Mom puts Mallex Smith on regiment built for speed
By St. Clair Murraine
Outlook staff writer
It wasn’t the most unusual play in the major leagues, but there is still some buzz about the way Tampa Bay leftfielder Mallex Smith made a putout in a run-down near third base.
More than anything else, the speed that Smith exhibited to get from his position to the infield is still making conversation around the league.
But as far as Smith’s mother, Loretta, is concerned there was nothing surprising about the way her son hustled to put out Cincinnati’s speedster, Billy Hamilton near third base on a steal attempt from second.
Unknowingly Loretta Smith started to prepare her son for such likelihood since he was a teenager playing youth baseball in his hometown Tallahassee. She was more frustrated than anything else, though, when she decided it was time to teach her son how to run.
She recalled that Mallex was at a summertime baseball camp when she’d seen enough of him trying awkwardly doing running drills.
“For me, it was embarrassing,” she said. “He had absolutely no form. He just ran terribly.”
Eleven years later, Smith is considered one of the speediest players in the major league.
Loretta Smith’s displeasure with her son’s running as a 13-year-old in a baseball camp is understandable. She ran on the high school level and later coached at Lincoln and Rickards High schools.
She developed a training regiment for Mallex, working with him during his lunch break when he attended Rickards. It took awhile, but she began to see encouraging improvements in Smith’s running.
She understood that she had to be patient, though.
“Your form can’t change overnight,” she said. “It’s just repetition.”
He became almost as good at running as his two sisters, who became top-flight collegiate runners. Loreal and Lauren earned scholarships to run for North Carolina A&T and the University of Florida, respectively.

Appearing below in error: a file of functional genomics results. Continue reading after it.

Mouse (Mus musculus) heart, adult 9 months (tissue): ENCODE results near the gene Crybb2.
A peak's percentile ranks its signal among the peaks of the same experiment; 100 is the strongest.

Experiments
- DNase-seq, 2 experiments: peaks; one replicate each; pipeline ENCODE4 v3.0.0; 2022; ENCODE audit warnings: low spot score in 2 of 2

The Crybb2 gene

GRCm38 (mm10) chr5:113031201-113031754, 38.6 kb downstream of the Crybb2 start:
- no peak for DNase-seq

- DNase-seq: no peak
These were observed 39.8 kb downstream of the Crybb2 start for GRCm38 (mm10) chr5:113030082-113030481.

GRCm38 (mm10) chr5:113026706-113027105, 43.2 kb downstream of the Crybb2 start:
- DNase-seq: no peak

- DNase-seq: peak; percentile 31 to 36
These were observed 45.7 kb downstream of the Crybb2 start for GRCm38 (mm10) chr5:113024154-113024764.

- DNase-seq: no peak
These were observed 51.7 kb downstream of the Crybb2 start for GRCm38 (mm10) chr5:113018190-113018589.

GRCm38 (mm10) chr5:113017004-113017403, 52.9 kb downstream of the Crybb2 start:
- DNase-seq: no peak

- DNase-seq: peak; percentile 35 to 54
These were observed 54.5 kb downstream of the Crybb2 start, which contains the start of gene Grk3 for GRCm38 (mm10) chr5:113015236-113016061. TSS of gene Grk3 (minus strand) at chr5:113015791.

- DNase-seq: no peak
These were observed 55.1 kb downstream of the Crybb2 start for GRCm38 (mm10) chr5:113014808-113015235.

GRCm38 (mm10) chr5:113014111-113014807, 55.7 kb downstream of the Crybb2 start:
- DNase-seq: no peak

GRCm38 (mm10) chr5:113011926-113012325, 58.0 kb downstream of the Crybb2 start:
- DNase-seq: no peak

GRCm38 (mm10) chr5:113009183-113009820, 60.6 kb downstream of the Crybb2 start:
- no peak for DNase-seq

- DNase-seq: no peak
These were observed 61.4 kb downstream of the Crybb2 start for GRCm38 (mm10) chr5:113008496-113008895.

Mallex started playing college baseball at Santa Fe Junior College in Gainesville. It provided the perfect situation for Lauren to take him under her wings with assistance from Gators track coach Mike Holloway.
Smith still returns to Gainesville every off season to work with Holloway. The dividend is obvious more than ever since Smith’s recent return to the Rays, following a brief stay in the minor leagues.
While his mother had everything to do with his speed, Smith attributed advice from his father for his all-around play. He was heading off to junior college when his father, Mike Smith, suggested he keep a log of every aspect of his game.
He still does today.
“It was for him to not just be a player of the game but be a student of the game so that he could understand his profession,” the older Smith said. “Not just play baseball.”
The advice his father gave him has allowed him to develop a habit of controlling what he can to improve. Rays manager Kevin Cash has often praised Smith’s work ethic.
His consistency is the result of trying to play worry free.
“Focusing on that allows me to keep my head clear and not worry if I’m going to go up or down,” Mallex said. “As long as I’m trying to be the best on the field, I have a lot to worry about.”
Smith, who went to Tampa Bay by way of Seattle in a trade from Atlanta where he started his big league career almost two years ago, was called up when Kevin Kiermaier suffered an injury. Kiermaier is expected to be out for at least two months.
Smith immediately went on a hitting streak that reached 12 games after being called up. Two of those hits came against the Reds last week. His speed on the base patch has also impressed manager Kevin Cash.
Smith is one reason that the Rays are contending for the American League East lead near the midway mark of the season, Cash said.
Of course, Smith’s running is a huge asset.
“When you’ve got Mallex on third base it opens up some situations for that guy on first because everybody is a little bit hesitant to release the ball because he (Mallex) can score or walk home,” Cash said. “That’s the kind of game-changing thing that he brings to us.”
Smith’s consistency makes him the catalyst of the Rays’ offense.
“We can be a pretty dynamic offense with him performing that way,” Cash said. “I know he is not going to hit a home run every night and get on base all the time. The way he approaches the bats is pretty impressive.”
Challenging pitchers is becoming routine for Smith.
“I’ve got a job to do just like them,” he said during a telephone interview. “It’s putting the best on the bat. I’m going to bring what I have for the day (and) hopefully it’s enough to beat the guy (pitching).